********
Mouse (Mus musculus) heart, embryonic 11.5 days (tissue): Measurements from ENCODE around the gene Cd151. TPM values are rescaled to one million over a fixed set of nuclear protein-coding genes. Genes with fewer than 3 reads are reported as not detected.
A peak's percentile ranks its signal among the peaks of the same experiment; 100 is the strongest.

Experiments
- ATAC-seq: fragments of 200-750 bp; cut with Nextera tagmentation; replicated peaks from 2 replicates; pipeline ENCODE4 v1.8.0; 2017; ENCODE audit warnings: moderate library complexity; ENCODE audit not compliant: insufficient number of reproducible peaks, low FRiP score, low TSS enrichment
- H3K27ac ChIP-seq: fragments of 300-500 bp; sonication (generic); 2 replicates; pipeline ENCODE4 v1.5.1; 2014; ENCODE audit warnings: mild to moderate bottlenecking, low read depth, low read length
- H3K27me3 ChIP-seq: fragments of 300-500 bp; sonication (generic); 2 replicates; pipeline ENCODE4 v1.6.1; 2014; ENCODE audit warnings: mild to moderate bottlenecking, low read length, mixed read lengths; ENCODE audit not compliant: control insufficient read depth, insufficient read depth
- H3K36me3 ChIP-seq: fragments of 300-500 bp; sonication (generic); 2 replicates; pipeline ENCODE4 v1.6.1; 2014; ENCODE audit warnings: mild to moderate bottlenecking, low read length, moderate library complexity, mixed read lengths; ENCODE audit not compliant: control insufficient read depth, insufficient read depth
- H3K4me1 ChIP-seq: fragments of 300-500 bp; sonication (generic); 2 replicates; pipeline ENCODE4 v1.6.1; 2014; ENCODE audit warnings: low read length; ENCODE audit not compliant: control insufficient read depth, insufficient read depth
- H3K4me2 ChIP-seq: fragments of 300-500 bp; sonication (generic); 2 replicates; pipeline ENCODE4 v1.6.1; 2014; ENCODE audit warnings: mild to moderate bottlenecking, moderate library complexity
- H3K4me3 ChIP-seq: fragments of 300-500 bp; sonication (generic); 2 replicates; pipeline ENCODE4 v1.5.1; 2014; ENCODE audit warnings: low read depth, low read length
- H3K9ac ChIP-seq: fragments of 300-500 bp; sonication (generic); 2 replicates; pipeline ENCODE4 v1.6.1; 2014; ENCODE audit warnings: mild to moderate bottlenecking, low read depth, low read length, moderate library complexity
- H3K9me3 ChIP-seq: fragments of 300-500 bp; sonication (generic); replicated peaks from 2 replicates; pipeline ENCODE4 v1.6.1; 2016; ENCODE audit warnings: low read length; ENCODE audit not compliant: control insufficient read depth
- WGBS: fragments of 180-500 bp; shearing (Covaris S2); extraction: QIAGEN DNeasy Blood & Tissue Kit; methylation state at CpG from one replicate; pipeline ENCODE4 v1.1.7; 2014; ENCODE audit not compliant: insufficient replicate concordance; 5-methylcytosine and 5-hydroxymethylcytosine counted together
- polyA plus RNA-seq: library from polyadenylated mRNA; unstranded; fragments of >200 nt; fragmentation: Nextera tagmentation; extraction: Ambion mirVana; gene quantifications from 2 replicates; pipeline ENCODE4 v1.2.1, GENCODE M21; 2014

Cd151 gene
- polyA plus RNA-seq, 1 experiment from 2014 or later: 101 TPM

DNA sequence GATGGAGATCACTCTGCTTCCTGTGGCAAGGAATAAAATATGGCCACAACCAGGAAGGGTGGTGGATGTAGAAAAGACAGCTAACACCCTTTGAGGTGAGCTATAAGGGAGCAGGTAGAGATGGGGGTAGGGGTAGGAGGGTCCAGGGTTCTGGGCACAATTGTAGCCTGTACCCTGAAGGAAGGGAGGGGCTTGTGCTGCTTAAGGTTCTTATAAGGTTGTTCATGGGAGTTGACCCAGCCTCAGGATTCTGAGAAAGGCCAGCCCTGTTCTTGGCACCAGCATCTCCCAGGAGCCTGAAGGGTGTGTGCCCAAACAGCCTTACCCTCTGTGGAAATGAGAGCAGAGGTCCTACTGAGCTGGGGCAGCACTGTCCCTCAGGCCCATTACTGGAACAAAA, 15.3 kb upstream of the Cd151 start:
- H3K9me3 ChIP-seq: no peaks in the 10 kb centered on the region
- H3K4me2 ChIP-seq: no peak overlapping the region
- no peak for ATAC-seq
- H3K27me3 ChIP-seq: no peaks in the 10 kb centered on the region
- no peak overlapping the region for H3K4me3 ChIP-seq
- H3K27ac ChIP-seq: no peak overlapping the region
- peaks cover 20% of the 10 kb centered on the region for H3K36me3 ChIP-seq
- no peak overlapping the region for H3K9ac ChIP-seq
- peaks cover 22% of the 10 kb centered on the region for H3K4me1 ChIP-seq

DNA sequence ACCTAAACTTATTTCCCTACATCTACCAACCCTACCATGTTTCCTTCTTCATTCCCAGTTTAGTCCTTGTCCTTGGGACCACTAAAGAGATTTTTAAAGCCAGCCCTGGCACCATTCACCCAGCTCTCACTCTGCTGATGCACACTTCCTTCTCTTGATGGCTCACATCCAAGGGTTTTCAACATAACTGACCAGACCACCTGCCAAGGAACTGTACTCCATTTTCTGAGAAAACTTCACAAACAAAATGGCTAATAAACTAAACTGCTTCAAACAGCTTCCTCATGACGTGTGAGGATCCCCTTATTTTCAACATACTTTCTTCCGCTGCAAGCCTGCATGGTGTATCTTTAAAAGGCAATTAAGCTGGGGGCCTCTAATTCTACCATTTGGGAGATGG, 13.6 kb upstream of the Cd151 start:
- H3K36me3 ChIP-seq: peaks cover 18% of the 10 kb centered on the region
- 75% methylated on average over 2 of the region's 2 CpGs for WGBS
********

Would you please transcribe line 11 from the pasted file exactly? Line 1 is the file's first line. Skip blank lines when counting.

- H3K9ac ChIP-seq: fragments of 300-500 bp; sonication (generic); 2 replicates; pipeline ENCODE4 v1.6.1; 2014; ENCODE audit warnings: mild to moderate bottlenecking, low read depth, low read length, moderate library complexity